High blood pressure, also known as hypertension, is classified as "essential" (primary) or "secondary.” Essential hypertension does not have an apparent cause. It may be due to such things as family history or lifestyle. Most people with high blood pressure have essential hypertension.
Secondary hypertension, which happens in about 10% of people with high blood pressure, is less common and is the result of another condition, such as:
- Disorders of the adrenal gland (small organs, located above the kidneys, that create hormones), including Cushing's syndrome (a condition caused by an overproduction of cortisol); hyperaldosteronism (too much aldosterone); and pheochromocytoma (a rare tumor that causes oversecretion of hormones like adrenaline)
- Kidney disease, which may include polycystic kidney disease, kidney tumor, kidney failure, or a narrow or blocked main artery supplying the kidney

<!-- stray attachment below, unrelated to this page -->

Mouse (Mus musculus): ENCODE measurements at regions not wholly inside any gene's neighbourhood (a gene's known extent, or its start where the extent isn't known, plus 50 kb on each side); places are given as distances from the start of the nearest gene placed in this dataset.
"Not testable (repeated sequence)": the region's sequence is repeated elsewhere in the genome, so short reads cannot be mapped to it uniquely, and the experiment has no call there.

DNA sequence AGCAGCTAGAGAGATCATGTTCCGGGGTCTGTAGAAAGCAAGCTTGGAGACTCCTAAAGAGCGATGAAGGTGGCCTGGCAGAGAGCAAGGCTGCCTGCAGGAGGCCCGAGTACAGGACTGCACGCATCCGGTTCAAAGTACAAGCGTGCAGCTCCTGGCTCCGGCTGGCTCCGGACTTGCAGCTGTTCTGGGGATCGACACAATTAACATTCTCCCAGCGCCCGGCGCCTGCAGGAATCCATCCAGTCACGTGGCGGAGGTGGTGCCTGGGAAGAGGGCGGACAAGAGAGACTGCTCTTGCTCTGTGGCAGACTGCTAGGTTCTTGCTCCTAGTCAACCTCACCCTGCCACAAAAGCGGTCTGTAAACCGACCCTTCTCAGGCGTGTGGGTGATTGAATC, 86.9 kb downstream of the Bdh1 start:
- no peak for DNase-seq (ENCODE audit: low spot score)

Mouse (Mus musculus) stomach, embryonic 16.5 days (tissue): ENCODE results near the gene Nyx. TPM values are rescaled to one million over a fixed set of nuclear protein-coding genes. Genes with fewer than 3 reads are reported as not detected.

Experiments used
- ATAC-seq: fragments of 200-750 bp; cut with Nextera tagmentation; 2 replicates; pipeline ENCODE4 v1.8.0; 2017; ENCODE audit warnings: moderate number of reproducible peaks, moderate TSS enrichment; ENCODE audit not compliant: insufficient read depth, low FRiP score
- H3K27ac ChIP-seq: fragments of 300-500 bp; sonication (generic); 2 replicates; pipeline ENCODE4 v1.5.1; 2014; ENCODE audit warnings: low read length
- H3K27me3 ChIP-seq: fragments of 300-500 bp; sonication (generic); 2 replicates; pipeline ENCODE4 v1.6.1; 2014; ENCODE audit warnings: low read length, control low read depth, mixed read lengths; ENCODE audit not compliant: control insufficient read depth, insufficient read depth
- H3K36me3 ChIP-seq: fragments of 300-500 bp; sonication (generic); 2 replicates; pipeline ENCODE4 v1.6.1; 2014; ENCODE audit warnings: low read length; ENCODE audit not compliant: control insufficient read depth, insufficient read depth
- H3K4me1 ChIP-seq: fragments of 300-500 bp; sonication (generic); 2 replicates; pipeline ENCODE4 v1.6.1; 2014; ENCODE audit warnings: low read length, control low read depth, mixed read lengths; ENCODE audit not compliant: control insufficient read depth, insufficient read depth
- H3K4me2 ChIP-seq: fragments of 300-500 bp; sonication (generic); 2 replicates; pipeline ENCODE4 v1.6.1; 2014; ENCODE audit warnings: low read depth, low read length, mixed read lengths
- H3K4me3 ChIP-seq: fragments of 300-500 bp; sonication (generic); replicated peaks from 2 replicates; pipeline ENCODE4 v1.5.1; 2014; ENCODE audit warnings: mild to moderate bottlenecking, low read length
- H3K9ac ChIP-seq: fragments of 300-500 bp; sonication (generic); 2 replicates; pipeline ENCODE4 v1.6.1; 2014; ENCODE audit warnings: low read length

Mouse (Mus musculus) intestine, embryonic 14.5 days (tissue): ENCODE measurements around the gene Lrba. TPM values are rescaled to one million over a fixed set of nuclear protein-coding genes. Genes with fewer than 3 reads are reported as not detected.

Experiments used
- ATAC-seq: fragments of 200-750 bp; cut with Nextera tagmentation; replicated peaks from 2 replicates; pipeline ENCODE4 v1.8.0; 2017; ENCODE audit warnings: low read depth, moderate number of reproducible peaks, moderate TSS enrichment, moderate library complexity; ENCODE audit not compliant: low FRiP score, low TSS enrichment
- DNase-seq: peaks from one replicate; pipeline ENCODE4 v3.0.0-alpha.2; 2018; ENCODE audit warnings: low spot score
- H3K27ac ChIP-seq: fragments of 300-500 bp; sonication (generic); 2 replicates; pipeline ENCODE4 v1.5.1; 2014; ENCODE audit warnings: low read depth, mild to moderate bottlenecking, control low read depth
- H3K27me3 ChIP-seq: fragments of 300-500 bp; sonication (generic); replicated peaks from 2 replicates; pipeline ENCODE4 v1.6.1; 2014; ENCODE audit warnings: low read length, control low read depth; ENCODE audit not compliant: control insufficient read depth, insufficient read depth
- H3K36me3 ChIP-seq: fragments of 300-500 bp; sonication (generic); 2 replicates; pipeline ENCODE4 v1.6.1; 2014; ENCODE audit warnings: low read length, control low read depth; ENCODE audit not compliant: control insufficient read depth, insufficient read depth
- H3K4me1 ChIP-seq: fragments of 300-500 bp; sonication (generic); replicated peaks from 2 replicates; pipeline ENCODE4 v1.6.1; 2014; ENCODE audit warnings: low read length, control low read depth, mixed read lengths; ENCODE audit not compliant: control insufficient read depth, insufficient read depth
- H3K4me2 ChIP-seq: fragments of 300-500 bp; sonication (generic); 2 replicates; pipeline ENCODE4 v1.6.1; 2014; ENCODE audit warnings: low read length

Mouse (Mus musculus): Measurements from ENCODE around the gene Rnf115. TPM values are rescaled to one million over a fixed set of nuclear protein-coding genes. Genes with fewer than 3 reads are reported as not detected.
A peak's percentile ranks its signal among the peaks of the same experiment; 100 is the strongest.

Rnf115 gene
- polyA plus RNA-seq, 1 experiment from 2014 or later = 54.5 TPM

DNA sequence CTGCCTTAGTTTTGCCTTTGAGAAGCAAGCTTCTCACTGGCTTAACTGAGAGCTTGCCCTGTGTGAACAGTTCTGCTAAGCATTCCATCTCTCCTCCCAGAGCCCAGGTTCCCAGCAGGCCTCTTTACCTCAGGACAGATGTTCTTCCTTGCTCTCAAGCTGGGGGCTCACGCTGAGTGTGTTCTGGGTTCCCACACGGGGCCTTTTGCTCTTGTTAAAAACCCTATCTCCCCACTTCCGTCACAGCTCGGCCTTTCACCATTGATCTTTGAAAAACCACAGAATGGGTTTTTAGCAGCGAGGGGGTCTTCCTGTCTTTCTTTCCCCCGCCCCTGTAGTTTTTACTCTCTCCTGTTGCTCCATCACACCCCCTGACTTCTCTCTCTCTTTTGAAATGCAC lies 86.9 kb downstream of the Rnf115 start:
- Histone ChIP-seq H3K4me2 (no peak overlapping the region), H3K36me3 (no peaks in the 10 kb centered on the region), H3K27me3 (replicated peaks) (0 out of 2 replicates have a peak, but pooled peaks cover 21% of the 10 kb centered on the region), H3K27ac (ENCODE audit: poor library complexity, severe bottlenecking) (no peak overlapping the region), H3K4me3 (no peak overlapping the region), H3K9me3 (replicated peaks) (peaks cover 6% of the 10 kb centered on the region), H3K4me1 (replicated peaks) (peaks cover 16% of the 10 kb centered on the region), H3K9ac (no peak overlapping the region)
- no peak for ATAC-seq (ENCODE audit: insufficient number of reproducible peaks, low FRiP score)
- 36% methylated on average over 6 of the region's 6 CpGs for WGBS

- Drugs such as corticosteroids (anti-inflammatory drugs like prednisone), nonsteroidal anti-inflammatory drugs (Motrin, Aleve, Naprosyn, Celebrex), weight loss drugs (such as phentermine), cold medications that include decongestants such as pseudoephedrine, birth control pills (the estrogen component), and migraine medications (such as Imitrex).
- Sleep apnea, a condition in which a person has brief spells in which they stop breathing during sleep; about half of patients with this condition have high blood pressure.
- Coarctation of the aorta, a birth defect in which the aorta is narrowed
- Preeclampsia, a condition related to pregnancy
- Thyroid and parathyroid problems
How Is Secondary Hypertension Diagnosed?
After you’re diagnosed with high blood pressure, your doctor may do other tests such as blood and urine screening to make sure you don't have secondary hypertension.
How Is Secondary Hypertension Treated?
In order to treat secondary hypertension, your doctor will address the underlying condition or disorder.
When the root cause of secondary hypertension is treated, blood pressure usually lowers or returns to normal.
In cases where narrowed arteries are the cause of high blood pressure (coarctation, narrowed kidney arteries) you may need surgery.
Your doctor may also choose to treat you with blood pressure drugs in addition to addressing the underlying health issues.